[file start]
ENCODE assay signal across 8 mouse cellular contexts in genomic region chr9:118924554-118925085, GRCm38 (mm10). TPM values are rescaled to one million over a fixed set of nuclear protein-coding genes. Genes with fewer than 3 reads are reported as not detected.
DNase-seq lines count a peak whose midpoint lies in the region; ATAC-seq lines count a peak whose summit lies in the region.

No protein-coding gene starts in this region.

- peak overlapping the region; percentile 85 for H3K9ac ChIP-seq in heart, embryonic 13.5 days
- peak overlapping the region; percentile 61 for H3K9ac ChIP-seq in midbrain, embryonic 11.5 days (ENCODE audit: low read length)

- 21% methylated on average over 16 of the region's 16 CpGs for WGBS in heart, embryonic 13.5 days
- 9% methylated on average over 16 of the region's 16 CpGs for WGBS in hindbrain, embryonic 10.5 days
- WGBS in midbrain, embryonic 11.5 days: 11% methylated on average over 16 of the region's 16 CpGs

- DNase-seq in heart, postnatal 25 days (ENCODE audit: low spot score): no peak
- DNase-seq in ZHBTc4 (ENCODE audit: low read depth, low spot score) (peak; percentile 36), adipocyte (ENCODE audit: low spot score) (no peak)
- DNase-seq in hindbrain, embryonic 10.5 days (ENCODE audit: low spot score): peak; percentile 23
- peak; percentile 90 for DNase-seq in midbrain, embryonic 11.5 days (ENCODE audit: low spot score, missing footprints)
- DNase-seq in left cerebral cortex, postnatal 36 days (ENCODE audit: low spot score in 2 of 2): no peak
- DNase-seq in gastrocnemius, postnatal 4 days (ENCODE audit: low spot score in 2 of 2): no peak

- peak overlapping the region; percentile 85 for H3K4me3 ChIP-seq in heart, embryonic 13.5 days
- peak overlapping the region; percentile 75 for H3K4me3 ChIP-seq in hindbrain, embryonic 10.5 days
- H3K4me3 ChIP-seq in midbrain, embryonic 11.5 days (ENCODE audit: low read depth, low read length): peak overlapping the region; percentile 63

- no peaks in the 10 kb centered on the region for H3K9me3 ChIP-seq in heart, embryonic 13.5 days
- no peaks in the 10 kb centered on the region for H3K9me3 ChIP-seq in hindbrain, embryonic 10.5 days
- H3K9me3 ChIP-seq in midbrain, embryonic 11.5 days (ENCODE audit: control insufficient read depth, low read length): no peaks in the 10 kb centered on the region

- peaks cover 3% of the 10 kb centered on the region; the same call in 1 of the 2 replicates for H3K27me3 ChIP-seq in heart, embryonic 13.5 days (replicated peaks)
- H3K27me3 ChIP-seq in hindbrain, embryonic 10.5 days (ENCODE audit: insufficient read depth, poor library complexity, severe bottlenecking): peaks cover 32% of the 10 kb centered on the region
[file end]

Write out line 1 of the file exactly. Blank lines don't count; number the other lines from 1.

ENCODE assay signal across 8 mouse cellular contexts in genomic region chr9:118924554-118925085, GRCm38 (mm10). TPM values are rescaled to one million over a fixed set of nuclear protein-coding genes. Genes with fewer than 3 reads are reported as not detected.